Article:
Emperor: A Hidden Treasure?

How can one distinguish between a guilty pleasure and a hidden treasure? Many movies fall into a gap somewhere between the two. They’re not so good to be called classics, but impressive or different enough to click with the right audience.

Emperor tells an important yet little known story. In the immediate aftermath of the Japanese surrender in World War II, General Douglas MacArthur arrived in Japan with his staff to lead the occupation. But before the rebuilding of the country and its government could begin, the issue of what to do with the Japanese military and political leadership had to be dealt with—most importantly Emperor Hirohito. Many in Washington, and in the U.S. public as well, wanted him tried and executed as a war criminal. But was he complicit in the execution of the war? Or was he simply a figurehead who had little or no control over the military junta that actually ruled the country and made all of the war decisions, from Pearl Harbor to the 1945 capitulation?

Emperor tells that story, though not without more than a little of Hollywood’s typical creative massaging. The time frame is compressed, an unlikely love story is added (not not central to the general plot, though it does add an important character in the girl’s uncle), and at least one former Japanese official briefly argues that there was plenty of guilt to go around on both sides. According to the included commentary track, the latter was done to include the perspective of the wartime Japanese leadership.

Much of the plot revolves around one-star General Bonner Fellers (a real historical character, though arguably without that love interest!). Fellers (in an understated performance by Matthew Fox, best known for his work in TV’s Lost) understands the Japanese better than most of his compatriots, or at least as well as any American of the era could. He had spent time in the country before the war, and knows what harsh or even fatal punishment of the revered emperor could mean to the conduct of the peace.

MacArthur, brilliantly played by Tommy Lee Jones, isn’t the lead here, but he owns all of his scenes. He assigns Fellers the task of proving or disproving the Emperor’s guilt, and gives him 10 days to do it (in reality, the investigation took much longer). Better treated here than in many cinematic depictions, MacArthur is clearly dedicated to rebuilding Japan along democratic lines. It would be no exaggeration to call him the father of modern Japan. The dictatorial powers he needed to accomplish this hints at the dual meaning of the film’s title.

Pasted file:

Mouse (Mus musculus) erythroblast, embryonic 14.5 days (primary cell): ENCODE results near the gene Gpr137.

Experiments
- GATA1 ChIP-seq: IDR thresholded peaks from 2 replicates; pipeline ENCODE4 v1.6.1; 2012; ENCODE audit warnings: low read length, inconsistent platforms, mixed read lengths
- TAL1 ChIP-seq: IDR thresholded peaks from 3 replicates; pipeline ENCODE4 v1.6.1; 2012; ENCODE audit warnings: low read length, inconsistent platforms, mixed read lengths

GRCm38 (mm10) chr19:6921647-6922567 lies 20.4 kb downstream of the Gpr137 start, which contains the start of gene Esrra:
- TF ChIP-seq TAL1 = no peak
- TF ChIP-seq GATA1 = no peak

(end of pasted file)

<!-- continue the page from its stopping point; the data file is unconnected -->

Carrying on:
A number of the Japanese characters are standouts, and give the film much of its surprising emotional resonance. Clearly this film could not have been made in 1945 or even close to that time, but today we can better understand a defeated enemy that would ultimately become a peaceful, resourceful friend.

There’s little that’s at all dramatic in this Blu-ray’s audio and video presentation. Apart from the explosive Lionsgate studio logo that opens the disc, there’s not much demo-worthy activity in the soundtrack, apart from a few action-heavy flashback scenes near the end. They’re effective, but brief. The major audio treat here is the subtle, evocative, score by British composer Alex Heffes, embellished at times by subtle Asian touches. Heffes was previously unknown to me, but he does have a long filmography. His most recent major work was the score for the recent TV remake of the 70s mini-series Roots.

There’s also nothing spectacular in the rich, 2.35:1 video. It’s colorful where needed and mono-toned where that’s more appropriate. The images are consistently crisp, with good blacks in several important, dark scenes.

This might not be your first choice for showing off your home theater system, but it’s ideal for family and guests fed up with the unending spate of Hollywood’s kiss-kiss, bang-bang, boom-chicka-boom spectacles. And Amazon is practically giving it away at a fire-sale price. In revisiting it for this blog, I’m now coming down solidly on the Hidden Treasure side of the ledger. It moved me just as much the second time around.